Eventual happiness of any honorable character is never sure in any Gothic mystery. Some Gothic literature does end up happily most of the time-this is known as Gothic Romance. There are several elements that these sub-genres of Gothic literature share. These include stormy weather, castles, ghosts, and women who faint. And there is often some degree of romance in Gothic mysteries. This is true in The Woman in White as Hartright and Laura are deeply in love, despite their difference in class and her engagement and marriage to Sir Percival Glyde. But these are separate sub-genres. Murder and tragedy are always hovering in a Gothic mystery, and characters that appear sinister are usually sinister in reality.

In fact, there is a high likelihood that honorable characters will end up dead or scarred for life-physically or emotionally- either through violence, sickness, or misadventure. Not to mention the fact that it is quite possible that at least one of the evil characters will either remain unpunished totally, or will get less punishment than befits the crime committed. And in The Woman in White, much of these worst case scenarios either come true,or are just narrowly avoided. Without giving away the eventual fates of any one the characters by name to anyone who has never read the book before, here is a rundown of *some* of the tragedy and horror of The Woman in White:

– A young woman is locked up in an asylum to protect a secret

-A woman nearly dies of pneumonia

-The likeness between two women is exploited to commit a fraud and potential murder

-An evil mastermind is wonderfully charming and gets away with virtually everything as a result

-Not all of the evil characters are men

-the gentle, happy, and intelligent nature of a young woman is shattered,likely beyond repair even is she does survive


I recently reread The Woman in White as part of a book club that focuses on mysteries. It had been over ten years since I had last read it. I might not have read it again otherwise, while I do plan on rereading The Moonstone from time to time. I’m older now, and put up with the issue of social mores of the 19th Century. But I still get angry with the evilness in this book and I had to read only a half hour at a time and then cool down. No chance of starting it one morning on a Saturday and finishing by that night. That is something I often do with my favourite authors. I admire The Woman in White greatly. It is well written, the story is tight, the mystery well planned, and it contains a great shock regarding a trick the author plays on the reader. Unfortunately, I admire The Woman in White more than I enjoy it.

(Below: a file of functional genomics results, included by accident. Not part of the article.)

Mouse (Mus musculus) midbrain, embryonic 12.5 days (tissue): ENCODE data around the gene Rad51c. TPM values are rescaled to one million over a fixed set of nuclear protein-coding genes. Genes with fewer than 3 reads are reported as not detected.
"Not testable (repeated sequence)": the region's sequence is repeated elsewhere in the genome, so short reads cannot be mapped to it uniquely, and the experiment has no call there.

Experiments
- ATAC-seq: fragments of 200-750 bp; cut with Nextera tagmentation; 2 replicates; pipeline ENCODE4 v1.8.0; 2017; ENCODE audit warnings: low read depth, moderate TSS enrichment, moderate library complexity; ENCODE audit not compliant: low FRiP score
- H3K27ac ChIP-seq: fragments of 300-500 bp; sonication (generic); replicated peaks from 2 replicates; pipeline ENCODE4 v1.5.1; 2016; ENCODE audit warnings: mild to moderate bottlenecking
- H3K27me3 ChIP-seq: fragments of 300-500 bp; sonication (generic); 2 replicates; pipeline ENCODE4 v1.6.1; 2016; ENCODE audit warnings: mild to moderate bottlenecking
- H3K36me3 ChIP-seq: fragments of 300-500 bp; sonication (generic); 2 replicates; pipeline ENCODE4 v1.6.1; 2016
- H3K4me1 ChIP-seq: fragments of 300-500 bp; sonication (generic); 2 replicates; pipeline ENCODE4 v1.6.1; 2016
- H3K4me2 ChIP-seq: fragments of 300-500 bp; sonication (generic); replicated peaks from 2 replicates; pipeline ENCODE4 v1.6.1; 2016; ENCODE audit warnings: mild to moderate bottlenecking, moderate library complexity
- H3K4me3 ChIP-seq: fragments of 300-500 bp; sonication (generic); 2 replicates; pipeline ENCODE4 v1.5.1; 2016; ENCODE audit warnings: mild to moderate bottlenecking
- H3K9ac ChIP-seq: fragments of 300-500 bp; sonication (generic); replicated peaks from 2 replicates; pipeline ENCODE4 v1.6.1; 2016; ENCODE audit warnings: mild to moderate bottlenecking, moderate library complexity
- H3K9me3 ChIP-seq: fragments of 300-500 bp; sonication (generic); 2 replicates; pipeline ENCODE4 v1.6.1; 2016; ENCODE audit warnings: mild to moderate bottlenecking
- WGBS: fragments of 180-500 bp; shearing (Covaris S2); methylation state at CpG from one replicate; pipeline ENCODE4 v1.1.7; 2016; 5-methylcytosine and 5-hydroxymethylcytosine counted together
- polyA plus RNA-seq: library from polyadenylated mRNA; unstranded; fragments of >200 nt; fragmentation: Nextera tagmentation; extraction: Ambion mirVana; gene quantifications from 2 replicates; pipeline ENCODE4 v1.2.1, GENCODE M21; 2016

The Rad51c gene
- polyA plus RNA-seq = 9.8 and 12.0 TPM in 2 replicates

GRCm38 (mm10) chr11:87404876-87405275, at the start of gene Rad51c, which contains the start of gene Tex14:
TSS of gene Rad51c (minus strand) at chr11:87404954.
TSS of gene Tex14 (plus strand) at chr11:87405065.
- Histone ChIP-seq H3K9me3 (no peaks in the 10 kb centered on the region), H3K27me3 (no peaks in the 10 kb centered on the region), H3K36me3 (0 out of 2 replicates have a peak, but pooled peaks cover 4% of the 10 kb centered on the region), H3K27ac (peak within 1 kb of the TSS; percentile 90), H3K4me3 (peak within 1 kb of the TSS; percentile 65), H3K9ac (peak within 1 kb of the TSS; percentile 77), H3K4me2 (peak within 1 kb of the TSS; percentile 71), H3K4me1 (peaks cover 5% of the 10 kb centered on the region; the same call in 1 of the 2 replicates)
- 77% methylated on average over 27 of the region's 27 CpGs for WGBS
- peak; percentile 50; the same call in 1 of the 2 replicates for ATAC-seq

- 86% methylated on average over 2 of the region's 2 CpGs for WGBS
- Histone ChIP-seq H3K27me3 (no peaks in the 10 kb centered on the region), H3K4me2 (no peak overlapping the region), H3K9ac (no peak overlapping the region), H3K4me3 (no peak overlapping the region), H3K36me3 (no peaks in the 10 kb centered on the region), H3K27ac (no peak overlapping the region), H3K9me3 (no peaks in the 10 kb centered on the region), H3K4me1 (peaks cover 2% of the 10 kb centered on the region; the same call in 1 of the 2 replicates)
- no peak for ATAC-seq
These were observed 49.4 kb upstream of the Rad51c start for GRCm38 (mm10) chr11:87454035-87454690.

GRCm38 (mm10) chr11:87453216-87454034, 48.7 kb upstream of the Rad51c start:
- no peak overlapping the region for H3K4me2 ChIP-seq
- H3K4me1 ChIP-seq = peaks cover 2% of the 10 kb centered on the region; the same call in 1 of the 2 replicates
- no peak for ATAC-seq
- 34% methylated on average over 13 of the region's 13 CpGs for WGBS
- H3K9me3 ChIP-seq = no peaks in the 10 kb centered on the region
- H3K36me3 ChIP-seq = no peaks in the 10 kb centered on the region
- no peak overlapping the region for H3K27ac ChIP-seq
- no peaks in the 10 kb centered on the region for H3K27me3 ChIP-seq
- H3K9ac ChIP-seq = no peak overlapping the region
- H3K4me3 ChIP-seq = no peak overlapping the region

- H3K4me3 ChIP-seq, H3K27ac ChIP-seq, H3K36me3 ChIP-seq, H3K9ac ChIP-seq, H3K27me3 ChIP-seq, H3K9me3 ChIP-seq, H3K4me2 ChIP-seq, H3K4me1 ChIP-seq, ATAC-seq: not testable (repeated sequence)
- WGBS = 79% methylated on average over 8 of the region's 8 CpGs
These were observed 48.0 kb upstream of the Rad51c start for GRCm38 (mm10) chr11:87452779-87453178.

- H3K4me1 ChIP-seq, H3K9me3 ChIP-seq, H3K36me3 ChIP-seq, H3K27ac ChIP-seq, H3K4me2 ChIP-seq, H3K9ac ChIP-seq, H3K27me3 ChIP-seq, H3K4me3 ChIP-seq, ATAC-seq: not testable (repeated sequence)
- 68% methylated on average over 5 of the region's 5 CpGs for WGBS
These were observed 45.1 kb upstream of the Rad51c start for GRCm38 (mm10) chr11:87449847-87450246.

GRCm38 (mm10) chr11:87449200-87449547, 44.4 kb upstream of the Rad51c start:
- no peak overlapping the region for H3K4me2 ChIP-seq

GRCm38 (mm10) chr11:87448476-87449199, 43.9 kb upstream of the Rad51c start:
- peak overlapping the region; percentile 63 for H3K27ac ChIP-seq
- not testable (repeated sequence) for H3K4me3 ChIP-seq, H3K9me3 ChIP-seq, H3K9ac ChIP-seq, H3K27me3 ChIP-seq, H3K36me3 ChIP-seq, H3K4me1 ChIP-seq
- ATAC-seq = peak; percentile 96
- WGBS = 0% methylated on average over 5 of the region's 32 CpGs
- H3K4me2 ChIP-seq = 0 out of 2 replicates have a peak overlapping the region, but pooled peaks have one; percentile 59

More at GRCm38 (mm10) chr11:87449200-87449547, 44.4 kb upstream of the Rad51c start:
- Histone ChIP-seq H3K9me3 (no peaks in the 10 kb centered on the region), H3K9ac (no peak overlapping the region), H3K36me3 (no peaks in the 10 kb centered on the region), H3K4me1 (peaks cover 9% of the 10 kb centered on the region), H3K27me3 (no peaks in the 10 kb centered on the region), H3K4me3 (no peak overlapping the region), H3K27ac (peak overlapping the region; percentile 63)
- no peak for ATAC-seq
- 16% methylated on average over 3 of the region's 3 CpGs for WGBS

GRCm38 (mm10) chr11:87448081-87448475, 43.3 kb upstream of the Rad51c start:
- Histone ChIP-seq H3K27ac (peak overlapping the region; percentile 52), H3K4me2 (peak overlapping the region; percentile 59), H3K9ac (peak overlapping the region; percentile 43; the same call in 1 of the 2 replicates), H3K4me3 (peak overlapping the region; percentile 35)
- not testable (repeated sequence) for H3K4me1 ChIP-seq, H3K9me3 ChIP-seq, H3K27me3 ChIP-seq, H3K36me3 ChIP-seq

Gothic Mystery Elements in The Woman in White

Gothic Element
Present in The Woman in White?
Large, lonely castle or mansion
Yes, more than one
Ghosts real or faked
Not needed as there is enough terror from real characters
Secret Passages
Not a factor in the mystery, although there are plenty of locked rooms and an asylum
Weak women who are dominated by powerful sometimes dangerous men
Definitely, although some women are stronger than others
Women who faint, cry, scream
Two of the women are quite fragile and there is illness and dispair
Stormy Weather
Yes, in fact one woman becomes extremely ill as a result
The Metonomy of Gloom and Horror
Several: approaching footsteps, squeeky hinges, storms, creeky steps
Especially in the title character
Sinister characters
Several, both male and female
Ancient Prophesies
High, strong emotions such as terror or hatred
Quite prominent

Main Characters in The Woman in White

Walter Hartright

Laura Fairlie

Marion Halcombe

Sir Percival Glyde

Count Fosco

Countess Fosco

Frederick Fairlie

Anne Catherick




Wilkie Collins Pages